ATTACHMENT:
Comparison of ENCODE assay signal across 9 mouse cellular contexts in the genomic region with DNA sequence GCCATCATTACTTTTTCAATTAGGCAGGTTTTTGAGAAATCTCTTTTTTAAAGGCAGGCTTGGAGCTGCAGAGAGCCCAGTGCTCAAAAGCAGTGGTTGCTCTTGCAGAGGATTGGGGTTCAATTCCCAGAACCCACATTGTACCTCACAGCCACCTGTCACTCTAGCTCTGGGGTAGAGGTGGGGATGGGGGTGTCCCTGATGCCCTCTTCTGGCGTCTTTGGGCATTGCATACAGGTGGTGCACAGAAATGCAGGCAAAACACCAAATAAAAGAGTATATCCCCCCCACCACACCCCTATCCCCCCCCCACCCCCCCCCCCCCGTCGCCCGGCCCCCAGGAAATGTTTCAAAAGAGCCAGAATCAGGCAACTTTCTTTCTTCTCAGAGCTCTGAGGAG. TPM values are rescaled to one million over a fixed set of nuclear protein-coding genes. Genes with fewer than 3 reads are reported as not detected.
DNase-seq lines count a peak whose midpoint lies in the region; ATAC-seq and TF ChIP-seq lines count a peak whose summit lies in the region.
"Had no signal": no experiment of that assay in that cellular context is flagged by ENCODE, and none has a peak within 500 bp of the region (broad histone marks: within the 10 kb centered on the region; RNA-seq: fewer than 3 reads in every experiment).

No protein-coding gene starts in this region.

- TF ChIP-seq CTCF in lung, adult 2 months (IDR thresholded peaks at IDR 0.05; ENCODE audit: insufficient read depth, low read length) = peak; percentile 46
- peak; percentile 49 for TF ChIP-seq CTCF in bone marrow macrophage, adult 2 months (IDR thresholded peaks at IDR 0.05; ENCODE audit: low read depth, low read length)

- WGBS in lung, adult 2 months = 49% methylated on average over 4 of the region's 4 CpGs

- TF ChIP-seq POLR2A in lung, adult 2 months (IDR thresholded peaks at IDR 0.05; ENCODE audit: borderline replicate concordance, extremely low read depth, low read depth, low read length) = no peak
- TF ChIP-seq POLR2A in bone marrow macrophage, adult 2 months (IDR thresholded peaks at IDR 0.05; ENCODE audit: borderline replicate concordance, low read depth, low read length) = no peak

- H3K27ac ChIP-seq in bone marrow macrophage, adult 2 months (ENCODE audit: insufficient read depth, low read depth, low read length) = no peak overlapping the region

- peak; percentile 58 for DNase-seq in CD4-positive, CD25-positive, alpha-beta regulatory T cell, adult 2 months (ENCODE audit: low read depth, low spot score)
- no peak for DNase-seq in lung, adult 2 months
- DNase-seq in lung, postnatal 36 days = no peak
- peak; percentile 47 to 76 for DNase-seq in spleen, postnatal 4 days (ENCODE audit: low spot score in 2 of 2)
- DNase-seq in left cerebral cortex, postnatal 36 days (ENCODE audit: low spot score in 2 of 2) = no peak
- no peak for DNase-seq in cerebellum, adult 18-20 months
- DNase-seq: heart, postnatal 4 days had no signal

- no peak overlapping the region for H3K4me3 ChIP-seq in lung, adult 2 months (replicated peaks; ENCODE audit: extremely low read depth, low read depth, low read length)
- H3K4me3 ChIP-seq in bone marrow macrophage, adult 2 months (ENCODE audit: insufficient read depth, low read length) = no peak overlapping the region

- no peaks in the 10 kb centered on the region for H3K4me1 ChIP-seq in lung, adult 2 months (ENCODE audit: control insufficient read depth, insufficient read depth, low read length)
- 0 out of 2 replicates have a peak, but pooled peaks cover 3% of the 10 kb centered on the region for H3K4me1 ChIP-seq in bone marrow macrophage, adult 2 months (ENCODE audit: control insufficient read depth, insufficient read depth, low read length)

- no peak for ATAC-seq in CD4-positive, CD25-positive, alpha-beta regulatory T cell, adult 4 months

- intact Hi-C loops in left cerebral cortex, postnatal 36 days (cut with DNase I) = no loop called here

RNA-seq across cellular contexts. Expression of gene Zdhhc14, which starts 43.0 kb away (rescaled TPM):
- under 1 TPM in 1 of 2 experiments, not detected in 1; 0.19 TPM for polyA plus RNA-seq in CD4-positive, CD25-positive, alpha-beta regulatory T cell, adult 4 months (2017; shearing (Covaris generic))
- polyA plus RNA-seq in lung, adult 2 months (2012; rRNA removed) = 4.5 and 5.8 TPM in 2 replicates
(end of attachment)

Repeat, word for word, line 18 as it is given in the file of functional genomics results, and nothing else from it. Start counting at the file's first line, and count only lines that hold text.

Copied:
- no peak overlapping the region for H3K4me3 ChIP-seq in lung, adult 2 months (replicated peaks; ENCODE audit: extremely low read depth, low read depth, low read length)